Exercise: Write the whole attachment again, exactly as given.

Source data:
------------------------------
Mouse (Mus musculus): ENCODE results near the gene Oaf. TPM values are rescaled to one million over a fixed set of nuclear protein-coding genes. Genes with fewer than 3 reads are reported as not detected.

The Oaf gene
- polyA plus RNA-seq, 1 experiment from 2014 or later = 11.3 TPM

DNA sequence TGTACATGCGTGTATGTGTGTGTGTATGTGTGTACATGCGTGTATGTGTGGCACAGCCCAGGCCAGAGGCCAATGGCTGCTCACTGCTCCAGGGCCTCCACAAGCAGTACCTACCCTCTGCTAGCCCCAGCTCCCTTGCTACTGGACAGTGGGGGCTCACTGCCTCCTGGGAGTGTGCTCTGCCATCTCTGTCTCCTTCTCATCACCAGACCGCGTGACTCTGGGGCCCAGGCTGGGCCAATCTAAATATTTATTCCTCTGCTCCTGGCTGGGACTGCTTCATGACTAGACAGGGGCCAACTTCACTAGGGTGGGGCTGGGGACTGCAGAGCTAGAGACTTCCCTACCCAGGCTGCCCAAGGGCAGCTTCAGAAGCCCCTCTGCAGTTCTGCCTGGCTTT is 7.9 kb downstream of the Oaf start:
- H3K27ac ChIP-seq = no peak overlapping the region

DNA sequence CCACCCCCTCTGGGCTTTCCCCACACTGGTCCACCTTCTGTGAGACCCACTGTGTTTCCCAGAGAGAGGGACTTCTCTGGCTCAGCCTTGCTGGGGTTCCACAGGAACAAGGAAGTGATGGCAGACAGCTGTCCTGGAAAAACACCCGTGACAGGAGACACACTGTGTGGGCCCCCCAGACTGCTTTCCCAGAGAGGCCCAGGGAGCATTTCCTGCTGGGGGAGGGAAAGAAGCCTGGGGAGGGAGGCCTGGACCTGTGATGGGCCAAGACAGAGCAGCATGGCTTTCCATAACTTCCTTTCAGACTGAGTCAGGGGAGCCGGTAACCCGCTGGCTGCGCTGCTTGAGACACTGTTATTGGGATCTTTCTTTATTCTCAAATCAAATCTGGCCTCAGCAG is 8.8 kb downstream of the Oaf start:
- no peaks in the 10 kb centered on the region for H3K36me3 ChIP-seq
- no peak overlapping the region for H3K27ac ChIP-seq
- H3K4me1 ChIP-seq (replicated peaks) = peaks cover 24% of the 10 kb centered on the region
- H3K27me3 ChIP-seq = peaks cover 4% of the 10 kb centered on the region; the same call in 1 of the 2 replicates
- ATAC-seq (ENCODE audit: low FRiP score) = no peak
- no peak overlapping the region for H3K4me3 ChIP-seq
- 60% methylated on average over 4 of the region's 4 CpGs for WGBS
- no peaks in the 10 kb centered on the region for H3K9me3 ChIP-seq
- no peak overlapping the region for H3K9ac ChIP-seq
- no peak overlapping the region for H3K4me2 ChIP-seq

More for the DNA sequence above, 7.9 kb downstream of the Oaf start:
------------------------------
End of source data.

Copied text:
Mouse (Mus musculus): ENCODE results near the gene Oaf. TPM values are rescaled to one million over a fixed set of nuclear protein-coding genes. Genes with fewer than 3 reads are reported as not detected.

The Oaf gene
- polyA plus RNA-seq, 1 experiment from 2014 or later = 11.3 TPM

DNA sequence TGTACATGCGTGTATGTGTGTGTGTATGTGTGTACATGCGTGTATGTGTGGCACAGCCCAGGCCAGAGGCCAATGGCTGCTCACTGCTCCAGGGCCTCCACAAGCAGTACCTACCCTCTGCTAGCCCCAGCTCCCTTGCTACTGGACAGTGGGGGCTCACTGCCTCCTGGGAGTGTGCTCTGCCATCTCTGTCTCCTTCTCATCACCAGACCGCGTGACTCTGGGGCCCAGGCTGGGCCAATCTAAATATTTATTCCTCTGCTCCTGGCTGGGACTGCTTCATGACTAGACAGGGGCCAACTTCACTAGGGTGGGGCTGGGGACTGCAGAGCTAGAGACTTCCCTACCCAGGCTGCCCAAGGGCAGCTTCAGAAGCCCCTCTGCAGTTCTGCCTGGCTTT is 7.9 kb downstream of the Oaf start:
- H3K27ac ChIP-seq = no peak overlapping the region

DNA sequence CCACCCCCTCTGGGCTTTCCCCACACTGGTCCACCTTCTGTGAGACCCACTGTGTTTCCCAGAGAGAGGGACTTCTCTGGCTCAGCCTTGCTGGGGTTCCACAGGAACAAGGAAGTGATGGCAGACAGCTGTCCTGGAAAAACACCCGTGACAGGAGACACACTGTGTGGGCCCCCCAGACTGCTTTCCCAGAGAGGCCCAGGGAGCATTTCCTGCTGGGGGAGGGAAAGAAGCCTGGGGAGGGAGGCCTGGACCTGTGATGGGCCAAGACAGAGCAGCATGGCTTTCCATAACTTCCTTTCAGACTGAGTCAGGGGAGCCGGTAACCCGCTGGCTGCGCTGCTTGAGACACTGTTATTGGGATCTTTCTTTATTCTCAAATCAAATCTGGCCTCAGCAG is 8.8 kb downstream of the Oaf start:
- no peaks in the 10 kb centered on the region for H3K36me3 ChIP-seq
- no peak overlapping the region for H3K27ac ChIP-seq
- H3K4me1 ChIP-seq (replicated peaks) = peaks cover 24% of the 10 kb centered on the region
- H3K27me3 ChIP-seq = peaks cover 4% of the 10 kb centered on the region; the same call in 1 of the 2 replicates
- ATAC-seq (ENCODE audit: low FRiP score) = no peak
- no peak overlapping the region for H3K4me3 ChIP-seq
- 60% methylated on average over 4 of the region's 4 CpGs for WGBS
- no peaks in the 10 kb centered on the region for H3K9me3 ChIP-seq
- no peak overlapping the region for H3K9ac ChIP-seq
- no peak overlapping the region for H3K4me2 ChIP-seq

More for the DNA sequence above, 7.9 kb downstream of the Oaf start: